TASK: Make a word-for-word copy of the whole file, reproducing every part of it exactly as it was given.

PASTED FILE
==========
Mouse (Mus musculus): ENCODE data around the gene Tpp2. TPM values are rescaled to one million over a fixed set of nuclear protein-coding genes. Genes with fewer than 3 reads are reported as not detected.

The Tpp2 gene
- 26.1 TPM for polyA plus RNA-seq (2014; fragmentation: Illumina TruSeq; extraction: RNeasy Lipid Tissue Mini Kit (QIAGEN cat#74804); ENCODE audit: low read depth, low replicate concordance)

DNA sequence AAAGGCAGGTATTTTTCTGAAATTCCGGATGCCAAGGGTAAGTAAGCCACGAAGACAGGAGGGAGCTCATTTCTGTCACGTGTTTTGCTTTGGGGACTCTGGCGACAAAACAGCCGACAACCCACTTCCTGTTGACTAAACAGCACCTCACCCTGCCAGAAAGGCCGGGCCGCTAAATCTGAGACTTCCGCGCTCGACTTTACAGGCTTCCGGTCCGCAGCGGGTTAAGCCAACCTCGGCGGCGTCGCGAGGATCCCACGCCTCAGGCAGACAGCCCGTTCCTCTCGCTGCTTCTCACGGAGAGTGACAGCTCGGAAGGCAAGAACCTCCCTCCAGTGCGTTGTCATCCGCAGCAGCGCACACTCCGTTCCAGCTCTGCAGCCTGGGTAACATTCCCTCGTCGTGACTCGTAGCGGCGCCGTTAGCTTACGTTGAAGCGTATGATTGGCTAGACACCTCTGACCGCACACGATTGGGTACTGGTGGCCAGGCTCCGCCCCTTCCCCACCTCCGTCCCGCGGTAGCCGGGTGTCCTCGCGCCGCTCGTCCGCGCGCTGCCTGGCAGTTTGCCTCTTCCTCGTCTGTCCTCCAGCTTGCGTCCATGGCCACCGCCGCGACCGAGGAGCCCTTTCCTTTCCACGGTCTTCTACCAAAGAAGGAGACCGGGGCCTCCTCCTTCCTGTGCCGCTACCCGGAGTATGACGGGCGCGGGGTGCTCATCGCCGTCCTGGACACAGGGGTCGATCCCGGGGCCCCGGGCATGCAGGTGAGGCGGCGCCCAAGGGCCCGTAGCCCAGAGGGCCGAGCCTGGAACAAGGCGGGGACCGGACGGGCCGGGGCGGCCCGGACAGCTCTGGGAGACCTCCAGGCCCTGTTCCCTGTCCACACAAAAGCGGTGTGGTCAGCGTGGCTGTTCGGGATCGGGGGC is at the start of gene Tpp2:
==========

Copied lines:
Mouse (Mus musculus): ENCODE data around the gene Tpp2. TPM values are rescaled to one million over a fixed set of nuclear protein-coding genes. Genes with fewer than 3 reads are reported as not detected.

The Tpp2 gene
- 26.1 TPM for polyA plus RNA-seq (2014; fragmentation: Illumina TruSeq; extraction: RNeasy Lipid Tissue Mini Kit (QIAGEN cat#74804); ENCODE audit: low read depth, low replicate concordance)

DNA sequence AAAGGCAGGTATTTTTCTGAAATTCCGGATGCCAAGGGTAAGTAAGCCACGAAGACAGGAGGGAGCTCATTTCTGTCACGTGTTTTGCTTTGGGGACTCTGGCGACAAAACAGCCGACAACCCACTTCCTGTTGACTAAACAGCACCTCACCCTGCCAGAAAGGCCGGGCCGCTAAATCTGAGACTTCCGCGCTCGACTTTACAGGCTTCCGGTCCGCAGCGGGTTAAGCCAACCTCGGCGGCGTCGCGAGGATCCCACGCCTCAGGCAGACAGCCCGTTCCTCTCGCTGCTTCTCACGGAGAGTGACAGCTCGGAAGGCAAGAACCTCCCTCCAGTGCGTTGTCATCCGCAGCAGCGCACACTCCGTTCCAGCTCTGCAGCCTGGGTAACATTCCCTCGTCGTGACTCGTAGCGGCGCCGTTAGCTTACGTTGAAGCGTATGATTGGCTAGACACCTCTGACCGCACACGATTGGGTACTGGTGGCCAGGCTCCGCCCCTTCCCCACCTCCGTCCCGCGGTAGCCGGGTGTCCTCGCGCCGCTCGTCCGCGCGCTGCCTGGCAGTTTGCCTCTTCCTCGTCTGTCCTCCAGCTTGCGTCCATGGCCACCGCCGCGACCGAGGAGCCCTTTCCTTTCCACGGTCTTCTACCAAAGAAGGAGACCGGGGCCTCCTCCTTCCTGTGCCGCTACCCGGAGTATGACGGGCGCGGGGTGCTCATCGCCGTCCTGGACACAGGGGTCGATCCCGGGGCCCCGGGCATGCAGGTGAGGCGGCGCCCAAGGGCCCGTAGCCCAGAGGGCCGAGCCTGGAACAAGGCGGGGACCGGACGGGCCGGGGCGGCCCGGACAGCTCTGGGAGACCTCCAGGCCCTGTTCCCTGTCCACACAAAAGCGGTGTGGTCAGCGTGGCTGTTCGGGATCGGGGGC is at the start of gene Tpp2: